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Globalization of R&D
Saturday, 27 December 2008 08:58

Since Motorola established the first foreign-owned R&D lab in China in 1993, the number of foreign R&D units in that country has reached some 700.  This is part of the new trend of globalization of R&D involving emerging economies, not just other developed countries.  Today, MNEs in industries like automobiles, electronics, biotechnology and pharmaceuticals are establishing R&D facilities in emerging economies.  MNEs account for the bulk of global expenditures on R&D. 


Between 1993 and 2002, total R&D expenditure of foreign affiliates (MNEs' overseas operations) worldwide climbed from $30 billion to $67 billion (or from 10% to 16% of global business R&D).  Within this, the share of expenditure in emerging economies rose from 2% to 16% over the same period. R&D activities in Asian economies like China, India, Korea and Taiwan are becoming increasingly important within the global R&D networks of MNEs -- such as the Toyota Technical Centre Asia Pacific in Thailand, Motorola's R&D network in China and Microsoft's sixth global research centre in Bangalore, India.   

In the past, there were two main drivers of foreign direct investment.  First, there was investment in services and manufacturing industries to supply local markets in the host country (which were often protected by import barriers).  Second, there were investments, often in natural resources like oil, which were extracted to be sold on third markets.  Then global production systems developed with different stages of the supply chain being located in different countries.  China for example has been substantially invested with the labour-intensive assembly stage of the East Asian supply chain.

China is not only at the bottom end of the supply chain, it is now increasingly a location for the R&D phase.  This is a very dramatic change because R&D was traditionally concentrated at home in the handful of countries that are R&D leaders (the US and Japan account for 2/3 of the world's largest R&D spending firms).  Moreover, R&D was thought to be the least fragmentable of economic activities because it involves knowledge that is strategic to firms, and because it often requires dense knowledge exchange between users and producers within localised clusters.  Indeed, one of the reasons why developing countries promote inward FDI is to link up to the global technology and innovation networks led by MNEs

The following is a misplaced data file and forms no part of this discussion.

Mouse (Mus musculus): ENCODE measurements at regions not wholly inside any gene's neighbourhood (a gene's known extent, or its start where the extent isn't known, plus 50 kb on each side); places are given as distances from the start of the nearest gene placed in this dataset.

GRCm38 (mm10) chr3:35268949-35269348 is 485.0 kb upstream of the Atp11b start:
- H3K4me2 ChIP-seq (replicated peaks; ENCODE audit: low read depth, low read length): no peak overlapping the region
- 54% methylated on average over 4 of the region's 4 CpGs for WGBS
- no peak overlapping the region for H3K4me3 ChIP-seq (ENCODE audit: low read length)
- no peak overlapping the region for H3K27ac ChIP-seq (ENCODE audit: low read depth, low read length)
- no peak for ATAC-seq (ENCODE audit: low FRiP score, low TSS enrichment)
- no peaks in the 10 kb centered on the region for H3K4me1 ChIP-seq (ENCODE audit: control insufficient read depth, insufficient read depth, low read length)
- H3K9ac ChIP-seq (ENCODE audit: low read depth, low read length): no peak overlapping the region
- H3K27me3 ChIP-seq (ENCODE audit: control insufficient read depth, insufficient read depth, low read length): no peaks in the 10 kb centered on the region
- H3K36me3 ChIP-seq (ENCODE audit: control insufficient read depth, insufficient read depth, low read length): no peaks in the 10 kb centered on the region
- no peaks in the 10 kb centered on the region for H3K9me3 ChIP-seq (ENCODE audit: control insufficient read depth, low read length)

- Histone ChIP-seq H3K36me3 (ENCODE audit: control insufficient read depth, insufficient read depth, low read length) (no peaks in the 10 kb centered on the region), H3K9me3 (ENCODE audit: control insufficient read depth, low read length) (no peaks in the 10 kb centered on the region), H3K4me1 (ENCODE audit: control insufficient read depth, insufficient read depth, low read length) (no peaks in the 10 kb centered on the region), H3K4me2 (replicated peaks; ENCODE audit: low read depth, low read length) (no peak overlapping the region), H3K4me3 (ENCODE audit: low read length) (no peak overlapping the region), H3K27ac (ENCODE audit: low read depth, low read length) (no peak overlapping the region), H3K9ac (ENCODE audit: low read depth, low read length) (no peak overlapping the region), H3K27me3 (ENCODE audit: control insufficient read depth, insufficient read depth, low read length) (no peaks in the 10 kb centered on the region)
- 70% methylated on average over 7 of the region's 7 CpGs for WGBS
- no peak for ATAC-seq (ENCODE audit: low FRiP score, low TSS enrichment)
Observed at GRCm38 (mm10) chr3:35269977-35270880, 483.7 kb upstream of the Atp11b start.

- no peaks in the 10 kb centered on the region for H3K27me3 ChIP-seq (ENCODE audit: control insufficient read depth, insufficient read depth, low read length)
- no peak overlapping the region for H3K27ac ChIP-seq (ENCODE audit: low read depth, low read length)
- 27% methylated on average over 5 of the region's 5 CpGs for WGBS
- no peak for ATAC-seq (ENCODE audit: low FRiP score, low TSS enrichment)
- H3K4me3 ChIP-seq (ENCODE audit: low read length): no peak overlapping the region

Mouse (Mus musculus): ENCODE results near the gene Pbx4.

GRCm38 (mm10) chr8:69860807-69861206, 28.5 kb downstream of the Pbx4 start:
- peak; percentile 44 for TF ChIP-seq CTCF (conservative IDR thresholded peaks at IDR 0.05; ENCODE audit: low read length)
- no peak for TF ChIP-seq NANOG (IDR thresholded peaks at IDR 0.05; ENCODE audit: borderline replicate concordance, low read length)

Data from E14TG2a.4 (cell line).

Why are leading Western enterprises establishing R&D facilities in Asia ?  (There is very little offshoring of R&D to Africa and Latin America.)  MNEs now relocate segments of R&D so as to access foreign pools of research talent, reduce R&D costs and speed up the process of technology development.  In 2000-2001 China, India and Russia together accounted for almost one-third of all tertiary technical stdents in the world.  In addition, more scientists and engineers are staying in, or returning to, China and India to perform R&D work for foreign affiliates or local firms or to start their own businesses.   

What do the Asian host countries need to make the most of these R&D investments?  In short, they need to have strong national innovation systems with effective absorptive capacities.  This in turn is dependent on policies, the quality of institutions, the quality of human resources and the production and innovative capabilities of enterprises.  Some emerging economy MNEs are themselves establishing R&D units abroad, to access advanced technologies and to adapt products to major export markets.   

Where is the globalisation of R&D leading us?  Once again, it looks like a potential fracturing of the world.  Those developing economies that fail to build the necessary capabilities to participate in the evolving global networks of knowledge creation risk falling further behind in terms of competitivenes as well as economic and social development.


World Investment Report 2005: Transnational Corporations ane the Internationalisation of R&D.  UNCTAD

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